Skin Tumours

Benign and malignant tumour of the skin and subcutaneous tissue surgery

In the ‘Kosovac’ clinic, you can preventively or therapeutically remove benign or malignant pigment changes – moles, according to the protocol for surgical treatment of such patients.

Our skin is the largest organ in humans, and as it envelops the whole body it is constantly exposed to the external environment. It is negatively impacted by the harmful effects of the sun, air pollution and physical injuries. Our skin is susceptible to various tumours be they benign or malignant in nature.

Melanoma is a malignant tumour of melanocytes, cells responsible for the creation of melanin. It occurs on the skin, but also on the areas of mucous membrane, nails or eyes. For approximately 30% of skin melanoma sufferers the tumour appears on an already existing mole, and about 70% of patients experience it on areas of skin which has undergone no previous changes. Most commonly they are brown or black in colour, more rarely they appear pigment-free (amelatonic), red or skin-coloured.

Most frequent malignant skin tumours, aside from melanomas, are basal-cell and planocellular carcinoma (epithelium). They appear as red dots, growths or skin wounds. Their malignant potential is significantly less harmful compared to melanomas. Surgical treatment is most commonly the only treatment necessary to cure them.

The procedure is performed under local anaesthetic. Surgical excision (removal) of the totality of the visible tumour, together with an area of healthy skin, is the golden rule in the treatment of skin cancers. Pathohistological analysis of a surgical sample helps establish the final diagnosis.

Benign skin tumours comprise papillomas, dermatofibromas, keratoses and moles (naevus). They are most commonly removed for aesthetic or functional purposes, where sometimes because of their unfortunate location they can easily be injured, irritated and inflamed. Benign skin changes are operated on under local anaesthetic. The operation lasts between fifteen to thirty minutes. There is no post-operative pain and the patient can return to his or her daily activities on the same day.

Lipomas (better known as tumour of fatty tissue) are benign growths which arise as a consequence of accumulation of fatty cells just under the skin. These growths are not cancerous and most commonly do not lead to complications or unpleasant symptoms. At times they can grow in size, in which cases surgical removal is necessary. The intervention is performed under local anaesthetic; its duration depends on the size of the changes. After the intervention there are no particular limitations, the patient can get on with their usual activities.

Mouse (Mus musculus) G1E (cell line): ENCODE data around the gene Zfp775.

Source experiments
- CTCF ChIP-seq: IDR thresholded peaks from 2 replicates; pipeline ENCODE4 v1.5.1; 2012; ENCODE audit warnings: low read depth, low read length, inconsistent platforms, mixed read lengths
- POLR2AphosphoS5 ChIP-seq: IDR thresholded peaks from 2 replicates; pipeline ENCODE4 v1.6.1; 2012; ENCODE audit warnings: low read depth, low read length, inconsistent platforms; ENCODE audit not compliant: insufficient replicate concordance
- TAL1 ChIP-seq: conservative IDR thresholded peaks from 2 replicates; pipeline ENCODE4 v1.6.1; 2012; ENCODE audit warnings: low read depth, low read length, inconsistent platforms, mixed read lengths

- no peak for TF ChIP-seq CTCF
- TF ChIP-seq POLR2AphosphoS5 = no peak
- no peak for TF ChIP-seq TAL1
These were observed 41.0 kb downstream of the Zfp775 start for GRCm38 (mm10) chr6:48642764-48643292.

Atheroma is a benign growth appearing on skin and subcutaneous tissue caused by over-secretion of the sebaceous gland and the forming of a capsule-like shape around the fatty deposit. Most commonly atheromas appear on the face, neck, behind the ears and on the back, although they can form on any other parts of the body also. They differ in size, ranging from five millimetres to several centimetres, and are soft to the touch. Atheromas are not painful. It is advised to remove them surgically as soon as they are noticed, in order to prevent them from forming again. The procedure, as in the case of lipomas, is carried out under local anaesthetic.

Radio-wave Excision

Radio-wave surgery is one of the ways to remove growths occurring on the skin or mucous membrane. The passage of high-frequency radio waves through the tissue allows for minimal damage to the surrounding skin structure (much less so than a surgical scalpel), and has the same effect on the desired area. Prior to the intervention the skin is treated with local anaesthetic in the form of ointment, while for bigger changes infiltration anaesthesia is used. The intervention is short and bleeding minimal.

The technique of removing changes on skin through radio-wave excision is used when treating: keratoses, warts, fibromas, papillomas, enlarged capillaries and condylomata.

Ingrown Nails and Toenails

Ingrown nail or toenail refers to a condition in which the edges of the nail plate grow so that they cut into one or both sides of the soft tissue surrounding the nail. Ingrown nails can occur on any digit, most commonly on the big toe. It impedes walking because even the smallest of pressures on the nail plate causes pain.

A permanent solution to this problem is a surgical intervention which removes only a part of the nail matrix, leaving the central part of the nail plate. The intervention is carried out under local anaesthetic. The recovery lasts approximately ten days.

After surgery the same problem cannot re-occur on the finger or the toe which has been operated on.